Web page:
Although it may be hard to believe, there may be more complaints by associations about management companies than complaints by associations against the lawyers who represent the associations. At a minimum though, board members should be aware that the contracts between the management company and the condominium association must meet certain minimum requirements. The statute states:
(1) No written contract between a party contracting to provide maintenance or management services and an association which contract provides for operation, maintenance, or management of a condominium association or property serving the unit owners of a condominium shall be valid or enforceable unless the contract:
(a) Specifies the services, obligations, and responsibilities of the party contracting to provide maintenance or management services to the unit owners.
(b) Specifies those costs incurred in the performance of those services, obligations, or responsibilities which are to be reimbursed by the association to the party contracting to provide maintenance or management services.
(c) Provides an indication of how often each service, obligation, or responsibility is to be performed, whether stated for each service, obligation, or responsibility or in categories thereof.
(d) Specifies a minimum number of personnel to be employed by the party contracting to provide maintenance or management services for the purpose of providing service to the association.
(e) Discloses any financial or ownership interest which the developer, if the developer is in control of the association, holds with regard to the party contracting to provide maintenance or management services.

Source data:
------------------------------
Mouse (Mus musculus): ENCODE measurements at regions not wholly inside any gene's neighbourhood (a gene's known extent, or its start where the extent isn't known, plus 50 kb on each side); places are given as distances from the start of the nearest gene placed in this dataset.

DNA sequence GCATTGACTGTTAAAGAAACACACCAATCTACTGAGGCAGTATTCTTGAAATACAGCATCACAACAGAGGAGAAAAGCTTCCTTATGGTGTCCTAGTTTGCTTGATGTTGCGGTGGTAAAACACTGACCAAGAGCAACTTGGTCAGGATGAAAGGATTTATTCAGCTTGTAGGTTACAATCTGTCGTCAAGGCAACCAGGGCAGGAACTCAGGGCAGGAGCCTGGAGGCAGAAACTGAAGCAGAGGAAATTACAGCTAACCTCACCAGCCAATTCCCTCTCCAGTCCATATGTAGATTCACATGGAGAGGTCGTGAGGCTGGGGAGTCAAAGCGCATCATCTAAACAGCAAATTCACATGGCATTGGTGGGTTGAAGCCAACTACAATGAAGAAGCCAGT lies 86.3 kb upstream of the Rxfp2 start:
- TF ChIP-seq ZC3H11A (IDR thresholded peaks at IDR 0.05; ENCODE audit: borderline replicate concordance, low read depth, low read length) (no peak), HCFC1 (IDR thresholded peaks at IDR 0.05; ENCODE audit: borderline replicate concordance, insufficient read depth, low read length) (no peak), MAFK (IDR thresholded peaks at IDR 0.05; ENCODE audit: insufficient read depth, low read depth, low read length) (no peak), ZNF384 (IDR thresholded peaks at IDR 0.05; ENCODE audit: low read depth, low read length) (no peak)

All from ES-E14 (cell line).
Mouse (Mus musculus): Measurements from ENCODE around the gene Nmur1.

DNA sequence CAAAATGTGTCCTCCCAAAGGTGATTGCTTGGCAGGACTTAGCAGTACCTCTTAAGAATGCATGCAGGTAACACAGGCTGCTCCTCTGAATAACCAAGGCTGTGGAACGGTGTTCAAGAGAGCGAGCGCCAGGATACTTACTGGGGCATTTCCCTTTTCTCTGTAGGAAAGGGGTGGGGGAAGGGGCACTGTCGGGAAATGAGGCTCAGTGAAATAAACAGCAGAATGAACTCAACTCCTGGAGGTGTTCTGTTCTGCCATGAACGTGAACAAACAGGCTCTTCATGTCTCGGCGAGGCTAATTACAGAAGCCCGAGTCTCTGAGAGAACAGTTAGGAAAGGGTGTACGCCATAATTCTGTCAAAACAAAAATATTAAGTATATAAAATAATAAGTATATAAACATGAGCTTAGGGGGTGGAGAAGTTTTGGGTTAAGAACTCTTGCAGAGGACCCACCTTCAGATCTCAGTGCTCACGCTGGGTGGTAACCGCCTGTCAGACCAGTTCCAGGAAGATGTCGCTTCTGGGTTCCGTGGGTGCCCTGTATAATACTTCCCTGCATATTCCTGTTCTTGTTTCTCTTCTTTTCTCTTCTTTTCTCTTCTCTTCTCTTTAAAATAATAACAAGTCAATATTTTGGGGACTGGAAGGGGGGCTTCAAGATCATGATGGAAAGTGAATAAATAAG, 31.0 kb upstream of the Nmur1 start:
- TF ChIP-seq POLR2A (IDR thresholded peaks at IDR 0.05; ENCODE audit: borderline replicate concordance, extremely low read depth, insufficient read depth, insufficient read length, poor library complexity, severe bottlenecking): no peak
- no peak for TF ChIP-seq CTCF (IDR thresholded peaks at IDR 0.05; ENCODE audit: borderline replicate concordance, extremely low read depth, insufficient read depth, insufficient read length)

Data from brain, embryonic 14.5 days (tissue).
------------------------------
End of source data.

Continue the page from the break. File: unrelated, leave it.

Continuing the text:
(f) Discloses any financial or ownership interest a board member or any party providing maintenance or management services to the association holds with the contracting party.
A thru E seem pretty straight forward. F is the interesting issue. As many of you know, management companies often times offer their association clients more than just typical bookkeeping management services through affiliated landscaping companies, concierge companies, appliance repair companies, exterminating companies and more. Believe it or not, not too long ago, the relationship between the management company and the service provider did not have to be disclosed to the condominium association. Today at least, it does.
The question though is whether or not a management company should be in the business of providing these other services, or if they should strictly manage and look for other unrelated companies to perform these other services for the associations they manage. Many associations simply are not comfortable having an affiliated company of the management company also performing additional work in the community. Other associations are all in favor of it and believe they are saving money.
Interestingly enough, the condominium statute even allows the association to contract and do business with companies wherein one of the Board’s own directors have a financial interest. Pursuant to the statute though, the director who is interested must refrain from voting on the contract, the relationship must be disclosed and put in the minutes and two-thirds of the other directors must vote in favor. So if the Board can contract with a company related to its own director, there certainly is nothing illegal about the association hiring the services of a company related to the association’s management company.
The question always is though………….while it may be legal, does it make it right? What are some of your experiences when your management company was also your landscaper, valet company, painting company or the like?